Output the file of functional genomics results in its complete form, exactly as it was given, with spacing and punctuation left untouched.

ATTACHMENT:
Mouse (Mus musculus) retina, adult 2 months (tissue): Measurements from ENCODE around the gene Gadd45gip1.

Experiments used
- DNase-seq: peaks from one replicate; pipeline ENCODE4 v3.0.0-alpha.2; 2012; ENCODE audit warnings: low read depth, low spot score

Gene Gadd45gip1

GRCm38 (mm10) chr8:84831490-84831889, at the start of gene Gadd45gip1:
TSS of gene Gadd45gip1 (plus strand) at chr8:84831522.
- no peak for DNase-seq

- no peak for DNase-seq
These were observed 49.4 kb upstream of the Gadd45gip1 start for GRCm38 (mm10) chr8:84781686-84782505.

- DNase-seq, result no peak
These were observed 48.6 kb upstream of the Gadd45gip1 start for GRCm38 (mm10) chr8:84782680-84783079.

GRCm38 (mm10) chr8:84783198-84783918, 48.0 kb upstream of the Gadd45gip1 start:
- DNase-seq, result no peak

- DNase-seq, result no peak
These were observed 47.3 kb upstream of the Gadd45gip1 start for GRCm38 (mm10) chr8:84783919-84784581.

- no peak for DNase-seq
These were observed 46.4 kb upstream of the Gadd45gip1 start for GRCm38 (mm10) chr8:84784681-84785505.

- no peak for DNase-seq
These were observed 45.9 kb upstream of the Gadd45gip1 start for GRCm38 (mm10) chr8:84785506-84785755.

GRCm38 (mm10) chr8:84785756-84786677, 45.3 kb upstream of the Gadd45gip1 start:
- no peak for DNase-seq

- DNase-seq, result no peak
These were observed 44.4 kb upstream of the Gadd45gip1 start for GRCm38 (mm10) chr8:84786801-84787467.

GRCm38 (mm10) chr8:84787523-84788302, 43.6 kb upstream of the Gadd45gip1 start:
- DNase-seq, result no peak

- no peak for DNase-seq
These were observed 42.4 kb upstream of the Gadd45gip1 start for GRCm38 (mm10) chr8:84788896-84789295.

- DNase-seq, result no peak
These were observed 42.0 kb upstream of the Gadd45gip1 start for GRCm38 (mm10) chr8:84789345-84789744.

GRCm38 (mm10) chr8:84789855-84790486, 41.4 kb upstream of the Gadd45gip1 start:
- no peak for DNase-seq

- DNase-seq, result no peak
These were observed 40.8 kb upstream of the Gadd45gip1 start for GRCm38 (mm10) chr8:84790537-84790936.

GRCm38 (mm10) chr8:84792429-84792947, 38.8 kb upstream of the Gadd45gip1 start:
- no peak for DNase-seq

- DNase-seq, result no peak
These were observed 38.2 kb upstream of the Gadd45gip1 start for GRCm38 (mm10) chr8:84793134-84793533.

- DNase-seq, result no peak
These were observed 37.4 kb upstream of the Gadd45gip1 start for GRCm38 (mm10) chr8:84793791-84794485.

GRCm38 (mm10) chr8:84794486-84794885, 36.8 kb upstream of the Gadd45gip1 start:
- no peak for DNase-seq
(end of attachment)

Mouse (Mus musculus) retina, adult 2 months (tissue): Measurements from ENCODE around the gene Gadd45gip1.

Experiments used
- DNase-seq: peaks from one replicate; pipeline ENCODE4 v3.0.0-alpha.2; 2012; ENCODE audit warnings: low read depth, low spot score

Gene Gadd45gip1

GRCm38 (mm10) chr8:84831490-84831889, at the start of gene Gadd45gip1:
TSS of gene Gadd45gip1 (plus strand) at chr8:84831522.
- no peak for DNase-seq

- no peak for DNase-seq
These were observed 49.4 kb upstream of the Gadd45gip1 start for GRCm38 (mm10) chr8:84781686-84782505.

- DNase-seq, result no peak
These were observed 48.6 kb upstream of the Gadd45gip1 start for GRCm38 (mm10) chr8:84782680-84783079.

GRCm38 (mm10) chr8:84783198-84783918, 48.0 kb upstream of the Gadd45gip1 start:
- DNase-seq, result no peak

- DNase-seq, result no peak
These were observed 47.3 kb upstream of the Gadd45gip1 start for GRCm38 (mm10) chr8:84783919-84784581.

- no peak for DNase-seq
These were observed 46.4 kb upstream of the Gadd45gip1 start for GRCm38 (mm10) chr8:84784681-84785505.

- no peak for DNase-seq
These were observed 45.9 kb upstream of the Gadd45gip1 start for GRCm38 (mm10) chr8:84785506-84785755.

GRCm38 (mm10) chr8:84785756-84786677, 45.3 kb upstream of the Gadd45gip1 start:
- no peak for DNase-seq

- DNase-seq, result no peak
These were observed 44.4 kb upstream of the Gadd45gip1 start for GRCm38 (mm10) chr8:84786801-84787467.

GRCm38 (mm10) chr8:84787523-84788302, 43.6 kb upstream of the Gadd45gip1 start:
- DNase-seq, result no peak

- no peak for DNase-seq
These were observed 42.4 kb upstream of the Gadd45gip1 start for GRCm38 (mm10) chr8:84788896-84789295.

- DNase-seq, result no peak
These were observed 42.0 kb upstream of the Gadd45gip1 start for GRCm38 (mm10) chr8:84789345-84789744.

GRCm38 (mm10) chr8:84789855-84790486, 41.4 kb upstream of the Gadd45gip1 start:
- no peak for DNase-seq

- DNase-seq, result no peak
These were observed 40.8 kb upstream of the Gadd45gip1 start for GRCm38 (mm10) chr8:84790537-84790936.

GRCm38 (mm10) chr8:84792429-84792947, 38.8 kb upstream of the Gadd45gip1 start:
- no peak for DNase-seq

- DNase-seq, result no peak
These were observed 38.2 kb upstream of the Gadd45gip1 start for GRCm38 (mm10) chr8:84793134-84793533.

- DNase-seq, result no peak
These were observed 37.4 kb upstream of the Gadd45gip1 start for GRCm38 (mm10) chr8:84793791-84794485.

GRCm38 (mm10) chr8:84794486-84794885, 36.8 kb upstream of the Gadd45gip1 start:
- no peak for DNase-seq